A couple of weeks ago the Bill & Melinda Gates Foundation announced they would give some $38 million funding in grants to encourage microfinance institutions (MFIs) to establish an array of savings products presenting clients with safe and affordable places to save money.
“We see it as a major step to drive change and help broaden the microfinance business model to include savings,” said Bob Christen, the Foundation’s Director of the Financial Services for the Poor unit.
The support for microsavings is a relatively new activity for the Gates Foundation, which has mostly been working in global health, agricultural development and US education.
While microcredit has been progressively gaining attention and funding, specialists are now encouraging efforts to experiment ways for poorer people to save small sums that are less hazardous, costly and inefficient.
Research has shown that promoting savings induces people to invest in education, increases productivity and income, and reduces vulnerability to illness and other unanticipated events.
Joyce Lehman, a Program Officer at the Financial Services for the Poor unit, considers that “savings is the most neglected financial service available to the poor. Because the poor save in small amounts, transact frequently and maintain low balances, commercial banks cannot cover the cost of serving the poor through their traditional bank branches, which are expensive to build and maintain”.
The Gates Foundation’s grants will enable 18 institutions to create savings accounts for up to 11 million people in Africa, Asia, and Latin America over the next five years. The challenge will be met with the help of motorcycles, mobile phones and even soap operas.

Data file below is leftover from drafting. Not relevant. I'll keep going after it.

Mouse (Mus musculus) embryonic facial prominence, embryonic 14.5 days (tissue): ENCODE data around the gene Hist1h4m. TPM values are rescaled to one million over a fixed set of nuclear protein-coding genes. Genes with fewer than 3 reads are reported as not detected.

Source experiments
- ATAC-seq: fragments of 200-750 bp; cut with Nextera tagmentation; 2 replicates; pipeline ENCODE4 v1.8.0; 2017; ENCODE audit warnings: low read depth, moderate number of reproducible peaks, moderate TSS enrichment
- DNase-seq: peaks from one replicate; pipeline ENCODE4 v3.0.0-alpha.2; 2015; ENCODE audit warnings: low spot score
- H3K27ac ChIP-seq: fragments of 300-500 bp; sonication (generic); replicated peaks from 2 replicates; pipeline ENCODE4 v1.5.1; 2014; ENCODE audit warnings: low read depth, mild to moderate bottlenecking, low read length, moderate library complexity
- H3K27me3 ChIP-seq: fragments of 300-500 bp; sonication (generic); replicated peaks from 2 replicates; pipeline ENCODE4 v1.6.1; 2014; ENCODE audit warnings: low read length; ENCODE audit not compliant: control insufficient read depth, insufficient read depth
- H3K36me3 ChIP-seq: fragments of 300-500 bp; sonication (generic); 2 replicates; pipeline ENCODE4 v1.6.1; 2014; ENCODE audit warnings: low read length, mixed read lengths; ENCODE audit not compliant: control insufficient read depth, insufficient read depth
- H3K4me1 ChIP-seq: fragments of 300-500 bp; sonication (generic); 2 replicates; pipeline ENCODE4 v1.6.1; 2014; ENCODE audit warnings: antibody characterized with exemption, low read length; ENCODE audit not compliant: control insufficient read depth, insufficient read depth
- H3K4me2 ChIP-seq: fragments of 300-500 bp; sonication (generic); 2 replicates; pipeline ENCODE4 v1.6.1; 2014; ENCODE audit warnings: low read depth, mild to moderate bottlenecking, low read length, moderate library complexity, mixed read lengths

The largest grant, $9.8 million, will go to the Grameen Foundation in order to start the Microsavings Initiative with partners in Ethiopia, India and the Philippines, which will implements savings models adapted to people living in extreme poverty – with little more than $1 a day. Even at that level, people try to save small amounts but the informal savings methods often lead to financial losses.
An $8.5 million grant will go to Women’s World Banking (WWB), a network of MFIs and banks dedicated to the economic empowerment of women.
The grant will help WWB to create new savings products and services for nearly seven million people in Latin America, Africa and Asia.
WWB’s network members will invest in market research, product design and service delivery methods. WWB will even be launching a soap opera in the Dominican Republic as part of a financial literacy campaign. WWB President and CEO Mary Ellen Iskenderian claimed: “Loans or credit were the model for the first 30 years of microfinance, savings is the future.”
RESULTS UK welcomes this major step forward in addressing the specific financial needs of developing countries’ populations and looks forward to the Gates Foundation continuing its support of microinsurance as well as microsavings.